Carrots Love Tomatoes: Secrets of Companion Planting for Successful Gardening

Carrots Love Tomatoes: Secrets of Companion Planting for Successful Gardening

3.6 22
by Louise Riotte
     
 

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Plant parsley and asparagus together and you’ll have more of each, but keep broccoli and tomato plants far apart if you want them to thrive. This classic companion-gardening guide outlines the keys to creating a harmoniously varied and bountiful garden. Utilize the natural properties of plants to nourish the soil, repel pests, and secure a greater harvest. With

Overview

Plant parsley and asparagus together and you’ll have more of each, but keep broccoli and tomato plants far apart if you want them to thrive. This classic companion-gardening guide outlines the keys to creating a harmoniously varied and bountiful garden. Utilize the natural properties of plants to nourish the soil, repel pests, and secure a greater harvest. With plenty of insightful advice and suggestions for planting schemes, Louise Riotte will inspire you to turn your garden into a naturally nurturing ecosystem.  

Editorial Reviews

From the Publisher
Carrots Love Tomatoes, by Louise Riotte…a guide to companion planting that has become legendary in gardening circles ever since the first edition was printed in 1975”

-Spokesman-Review

Product Details

ISBN-13:
9781603423960
Publisher:
Storey Books
Publication date:
01/02/1998
Sold by:
Barnes & Noble
Format:
NOOK Book
Pages:
224
Sales rank:
164,870
File size:
6 MB

What People are saying about this

From the Publisher
Carrots Love Tomatoes, by Louise Riotte…a guide to companion planting that has become legendary in gardening circles ever since the first edition was printed in 1975”

-Spokesman-Review

Meet the Author

Beloved author and life-long gardener Louise Riotte passed away in 1998 at the age of 89. During her life, she wrote twelve books on gardening, companion planting, and garden lore, among them the ever-popular Carrots Love Tomatoes. Her father taught her how to practice astrology, while her mother was an herbalist. Together they greatly influenced her life and her books, including Roses Love Garlic, Astrological Gardening, Sleeping with a Sunflower, Catfish Ponds & Lily Pads, and Raising Animals by the Moon. Riotte was an artist as well as a writer, and her own drawings appear in all of her books. She took great pride in her garden near her home in Ardmore, Oklahoma.

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Carrots Love Tomatoes: Secrets of Companion Planting for Successful Gardening 3.6 out of 5 based on 0 ratings. 22 reviews.
1stimeGardener More than 1 year ago
This book was good don't let me get off on the wrong foot. What I had expected was not what I got. I had expected a more indepth understanding about companion planting and some of the pros and cons involved in raised bed gardening. What I got was a personal narrative of plants and gardening techniques used by the author. Well written in its own right, but not very user friendly or detailed. I would have enjoyed it more if it had more detail into each pairing and or grouping of the vegetable. My brutal honesty is, there is nothing in this book that I could not already find on the internet.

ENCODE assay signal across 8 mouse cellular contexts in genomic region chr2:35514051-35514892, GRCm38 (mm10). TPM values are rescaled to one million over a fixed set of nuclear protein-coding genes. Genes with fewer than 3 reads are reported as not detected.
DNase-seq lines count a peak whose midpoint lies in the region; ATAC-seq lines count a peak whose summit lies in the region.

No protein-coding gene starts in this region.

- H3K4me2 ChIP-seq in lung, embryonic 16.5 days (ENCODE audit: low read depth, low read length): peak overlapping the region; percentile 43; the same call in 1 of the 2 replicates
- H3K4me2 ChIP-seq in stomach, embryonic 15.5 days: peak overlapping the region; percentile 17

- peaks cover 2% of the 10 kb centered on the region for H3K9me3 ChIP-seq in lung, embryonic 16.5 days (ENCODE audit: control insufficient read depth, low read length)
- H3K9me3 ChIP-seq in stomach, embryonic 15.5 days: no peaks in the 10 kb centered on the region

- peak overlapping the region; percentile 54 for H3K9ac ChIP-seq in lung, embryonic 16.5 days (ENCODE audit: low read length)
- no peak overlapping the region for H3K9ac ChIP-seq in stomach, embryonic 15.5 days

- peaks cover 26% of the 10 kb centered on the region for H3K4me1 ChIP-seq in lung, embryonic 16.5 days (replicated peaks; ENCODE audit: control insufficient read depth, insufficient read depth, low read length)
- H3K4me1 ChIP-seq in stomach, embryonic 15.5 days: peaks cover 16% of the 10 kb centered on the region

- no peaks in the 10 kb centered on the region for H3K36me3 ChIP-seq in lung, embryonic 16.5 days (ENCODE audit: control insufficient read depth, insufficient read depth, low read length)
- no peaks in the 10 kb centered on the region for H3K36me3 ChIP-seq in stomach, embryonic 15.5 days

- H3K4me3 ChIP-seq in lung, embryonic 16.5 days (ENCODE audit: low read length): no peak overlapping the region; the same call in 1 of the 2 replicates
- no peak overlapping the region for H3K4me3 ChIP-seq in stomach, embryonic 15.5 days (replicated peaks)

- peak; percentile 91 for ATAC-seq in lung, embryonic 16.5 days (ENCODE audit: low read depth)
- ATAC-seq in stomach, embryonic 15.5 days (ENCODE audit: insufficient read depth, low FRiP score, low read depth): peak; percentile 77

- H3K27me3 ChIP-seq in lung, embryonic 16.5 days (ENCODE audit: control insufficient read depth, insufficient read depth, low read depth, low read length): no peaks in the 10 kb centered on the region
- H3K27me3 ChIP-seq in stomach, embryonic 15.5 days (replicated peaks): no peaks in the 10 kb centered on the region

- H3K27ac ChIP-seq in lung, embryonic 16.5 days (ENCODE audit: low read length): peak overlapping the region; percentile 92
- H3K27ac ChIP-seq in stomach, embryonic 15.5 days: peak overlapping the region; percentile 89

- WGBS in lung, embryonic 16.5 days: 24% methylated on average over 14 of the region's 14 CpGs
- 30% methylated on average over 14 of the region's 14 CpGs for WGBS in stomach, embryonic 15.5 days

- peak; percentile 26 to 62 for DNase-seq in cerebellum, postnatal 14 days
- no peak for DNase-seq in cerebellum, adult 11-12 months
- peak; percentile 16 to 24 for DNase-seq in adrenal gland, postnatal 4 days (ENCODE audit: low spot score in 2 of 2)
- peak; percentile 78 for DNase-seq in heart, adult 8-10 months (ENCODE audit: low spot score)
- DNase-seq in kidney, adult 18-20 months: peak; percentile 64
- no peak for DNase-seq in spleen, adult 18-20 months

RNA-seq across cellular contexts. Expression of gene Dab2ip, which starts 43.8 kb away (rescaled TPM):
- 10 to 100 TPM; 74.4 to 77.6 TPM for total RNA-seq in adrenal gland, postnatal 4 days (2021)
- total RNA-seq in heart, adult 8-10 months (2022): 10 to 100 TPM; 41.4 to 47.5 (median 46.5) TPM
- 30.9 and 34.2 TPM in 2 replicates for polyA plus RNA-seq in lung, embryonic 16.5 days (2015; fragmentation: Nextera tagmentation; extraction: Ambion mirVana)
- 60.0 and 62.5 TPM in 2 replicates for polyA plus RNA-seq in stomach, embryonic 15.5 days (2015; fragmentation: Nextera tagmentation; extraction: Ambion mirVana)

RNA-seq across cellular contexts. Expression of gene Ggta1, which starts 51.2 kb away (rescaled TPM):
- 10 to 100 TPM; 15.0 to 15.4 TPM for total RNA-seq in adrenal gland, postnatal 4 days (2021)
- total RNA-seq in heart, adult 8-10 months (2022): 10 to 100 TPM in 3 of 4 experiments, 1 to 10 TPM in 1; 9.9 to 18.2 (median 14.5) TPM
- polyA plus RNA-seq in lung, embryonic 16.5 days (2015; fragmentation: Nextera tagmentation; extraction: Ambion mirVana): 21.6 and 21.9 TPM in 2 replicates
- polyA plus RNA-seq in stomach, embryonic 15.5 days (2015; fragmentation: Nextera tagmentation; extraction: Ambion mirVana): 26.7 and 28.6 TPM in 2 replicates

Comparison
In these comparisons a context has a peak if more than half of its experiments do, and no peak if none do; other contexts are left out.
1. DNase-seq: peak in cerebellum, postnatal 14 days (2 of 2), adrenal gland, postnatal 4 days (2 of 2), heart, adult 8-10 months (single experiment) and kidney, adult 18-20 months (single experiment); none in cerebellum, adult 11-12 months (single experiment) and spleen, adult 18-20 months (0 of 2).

Anonymous More than 1 year ago
The book is hardly a fascinating read. It reads more like a laundry list of what grows well with what (or not). It's also repetitive. I bought it in electronic form for my Nook, and I am happy I did that. I will be able to search electronically for specific fruits and vegetables at garden-planning time to review the book's recommendations as I plan my garden for next year. Otherwise, I'd have to take copious notes to make much use of this book. How useful it is, time will tell. I am not sure how the author has determined what plants grow best with what. The research behind the claims isn't clear. I suspect much of it may be the author's own experience? She states several times that plants of the onion and garlic family do not grow well with peas or beans, for example, but I've grown peas and garlic together quite successfully. In another section it says garlic grows well with hairy vetch despite the fact that hairy vetch is a member of the pea family. So I'll try some of her ideas for myself and decide then if the book was worth the money. Until then, I don't really know.
WordsofTruth More than 1 year ago
I refer to this book often and have learned a great deal about companion gardening. Though I do disagree with her about planting broccoli and tomatoes together. She says not to. However, I have had great results doing so - neither the tomatoes nor the broccoli get those ugly green worms when I plant them together.
Anonymous More than 1 year ago
catbear More than 1 year ago
I enjoyed this book. I am a beginning gardener and found the information very helpful. Now if only I could keep the deer and rabbits and raccoons out of my garden.
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imccallusa More than 1 year ago
I had wanted to read this book for years, just because of the title alone. It is light, refreshing, and quite informative. My only disappointment was the list of herb companionship.
Anonymous More than 1 year ago
This is my favorite garden book. I believe my vegetable garden was very successful last summer, due to this book. So many companion garden tips. Example cucumber and beans benefiteach other . However neither like growing near sunflowers.. Very informative. Great book
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Anonymous More than 1 year ago
This is a fun read, that I find myself going back to. I highly recommend this book.
JoyousOneJO More than 1 year ago
This book is quite intriguing in that there are plants that just grow in a healthier way if they are next to each other. I am going to try some of the suggestions this summer with my garden and see if I notice a positive impact.